CETA gives Canadian and European corporations these same rights, as well as giving international companies bidding rights to areas in cities, First Nation communities, and providences.

Despite the job growth and tariff reduction, it’s heavily weighted to favor big business, which one would think our Disney prince Prime Minister would be against, right?


Prime Minister Trudeau had been pushing the agreement for months before it was signed in October 2016, and was ratified this February.

It’s been a big part of the reason recent press coverage has turned against Justin Trudeau, changing from their pretty steadily positive reporting to something a little more mixed.

He wholeheartedly supports CETA, which definitely did not fit with the ideal image of him that my little liberal heart had created.

And there’s plenty more where that came from.

A very controversial issue in Canada, just as it is in the USA, is indigenous peoples’ rights.

Like the tribes in the United States, the First Nations have been brutally treated and forced out of their lands since white people first got there, hundreds of years ago.

When Prime Minister Trudeau took office, he promised to bring the United Nation’s Declaration on the Rights of Indigenous Peoples into law in Canada.

This document affixes the inherent rights of indigenous people, including the right to self-determinism and the right to not be forced to assimilate to the incumbent culture.

While the protection of indigenous culture seems like it should be assumed and respected, it’s not currently legally required.

Despite frequent promises to bring this into the new Canadian administration, in July of 2016, Trudeau’s Justice Minister stated that they would not be adopting the UN’s Declaration into law, that it “makes no sense.”

In breaking this promise, Trudeau lost a lot of respect and trust among the First Nations.

In the following year, many new blunders involving the treatment of indigenous peoples have been made, one being the support of the Site C dam, a hydro-electric power generator being proposed to be built on the Peace River in British Columbia.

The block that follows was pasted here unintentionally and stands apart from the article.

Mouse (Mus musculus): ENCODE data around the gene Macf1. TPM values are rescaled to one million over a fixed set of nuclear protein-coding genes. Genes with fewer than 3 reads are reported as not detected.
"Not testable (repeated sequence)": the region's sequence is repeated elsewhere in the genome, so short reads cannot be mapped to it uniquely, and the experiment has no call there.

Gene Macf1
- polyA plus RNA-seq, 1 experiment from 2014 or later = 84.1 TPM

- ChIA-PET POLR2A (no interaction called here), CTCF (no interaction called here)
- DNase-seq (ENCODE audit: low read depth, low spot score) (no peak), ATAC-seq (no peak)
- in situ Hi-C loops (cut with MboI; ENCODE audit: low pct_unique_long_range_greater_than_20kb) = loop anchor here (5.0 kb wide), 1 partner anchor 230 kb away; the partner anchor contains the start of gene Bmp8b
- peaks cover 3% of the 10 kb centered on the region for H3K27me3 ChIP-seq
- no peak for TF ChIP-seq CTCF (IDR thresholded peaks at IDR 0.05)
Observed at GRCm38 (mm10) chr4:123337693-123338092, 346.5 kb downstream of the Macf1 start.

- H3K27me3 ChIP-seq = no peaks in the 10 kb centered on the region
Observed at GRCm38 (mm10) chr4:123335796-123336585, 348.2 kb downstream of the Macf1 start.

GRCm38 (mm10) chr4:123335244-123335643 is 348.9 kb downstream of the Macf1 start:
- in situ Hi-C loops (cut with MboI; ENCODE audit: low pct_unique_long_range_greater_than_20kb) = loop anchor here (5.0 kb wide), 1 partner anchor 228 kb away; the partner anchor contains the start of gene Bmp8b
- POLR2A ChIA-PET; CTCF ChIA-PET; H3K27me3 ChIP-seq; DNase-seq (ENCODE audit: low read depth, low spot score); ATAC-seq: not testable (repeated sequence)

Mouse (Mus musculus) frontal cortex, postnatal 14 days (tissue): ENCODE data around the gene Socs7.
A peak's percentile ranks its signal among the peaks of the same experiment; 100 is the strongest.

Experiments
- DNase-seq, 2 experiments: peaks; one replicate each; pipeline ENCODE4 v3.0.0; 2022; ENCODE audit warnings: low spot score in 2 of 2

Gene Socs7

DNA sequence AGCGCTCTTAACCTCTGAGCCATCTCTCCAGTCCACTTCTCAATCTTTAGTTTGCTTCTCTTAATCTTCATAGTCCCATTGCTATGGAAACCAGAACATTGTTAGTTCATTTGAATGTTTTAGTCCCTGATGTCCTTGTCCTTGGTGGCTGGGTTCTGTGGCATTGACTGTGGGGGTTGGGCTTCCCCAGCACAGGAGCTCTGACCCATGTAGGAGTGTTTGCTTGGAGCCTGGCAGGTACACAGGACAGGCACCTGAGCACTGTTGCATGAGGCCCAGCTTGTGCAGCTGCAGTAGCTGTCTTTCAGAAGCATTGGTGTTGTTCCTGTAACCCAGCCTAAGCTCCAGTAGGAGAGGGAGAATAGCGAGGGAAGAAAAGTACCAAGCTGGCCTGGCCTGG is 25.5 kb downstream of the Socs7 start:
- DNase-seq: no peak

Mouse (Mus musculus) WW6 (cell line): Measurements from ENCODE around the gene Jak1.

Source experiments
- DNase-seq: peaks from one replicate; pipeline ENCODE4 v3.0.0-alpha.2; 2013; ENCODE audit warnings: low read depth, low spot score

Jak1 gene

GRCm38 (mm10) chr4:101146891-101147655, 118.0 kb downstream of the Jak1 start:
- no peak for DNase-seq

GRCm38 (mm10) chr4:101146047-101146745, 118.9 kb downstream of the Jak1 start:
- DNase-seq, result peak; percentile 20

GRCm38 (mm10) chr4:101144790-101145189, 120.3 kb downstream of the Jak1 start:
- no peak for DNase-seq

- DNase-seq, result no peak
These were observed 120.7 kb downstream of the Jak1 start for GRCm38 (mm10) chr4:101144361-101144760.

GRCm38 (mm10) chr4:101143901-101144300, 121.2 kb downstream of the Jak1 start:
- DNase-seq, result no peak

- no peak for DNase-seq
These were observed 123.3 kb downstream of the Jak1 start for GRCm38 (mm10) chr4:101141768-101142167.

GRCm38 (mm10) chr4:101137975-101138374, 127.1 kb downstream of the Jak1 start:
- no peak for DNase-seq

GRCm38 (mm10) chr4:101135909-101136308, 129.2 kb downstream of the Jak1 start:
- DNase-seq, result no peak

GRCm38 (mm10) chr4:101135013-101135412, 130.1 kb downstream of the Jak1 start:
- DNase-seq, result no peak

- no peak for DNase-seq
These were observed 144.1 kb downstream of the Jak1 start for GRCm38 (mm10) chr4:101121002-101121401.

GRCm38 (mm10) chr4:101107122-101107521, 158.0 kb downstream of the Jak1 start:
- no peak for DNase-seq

The dam would destroy ancient burial grounds and threaten traditional hunting and fishing grounds.

In addition, Canada’s energy need hasn’t grown in recent years, and they even have a surplus of clean energy.

The support of this project is another check on a list of broken promises and backtracking.

Here’s the thing, I don’t necessarily think that Justin Trudeau is a bad person.

I can’t make that judgement.

Do I disagree with many of his policies?


Do I agree with others?


I’m not trying to condemn everything he’s ever done, I’m trying to illustrate the very gray nature of politics today, and the dangerous habit people have to put things in black and white.

When we’re distracted by buzzwords and a certain Prime Minister’s blinding smile, we fail to hold people accountable for their actions.

We don’t demand answers or retribution when they mess up or don’t follow through.

As much as we might like to think so, Trudeau isn’t a Disney prince.

He’s human, and a powerful political figure.

Let your ideal go, and demand answers when you have questions, ask for retributions when promises are broken.

Disney princes are perfect.

People are not.

RISE NEWS is a grassroots journalism news organization that is working to change the way young people become informed and engaged in the world. You can write for us.

Cover Photo Credit: Mohammad Jangda/ Flickr (CC By 2.0)

My Parents Couldn’t Afford Health Care Until The Affordable Care Act. Please Don’t Take It Away From Them

If President Trump repeals the Affordable Care Act (ACA), both of my parents will lose their care.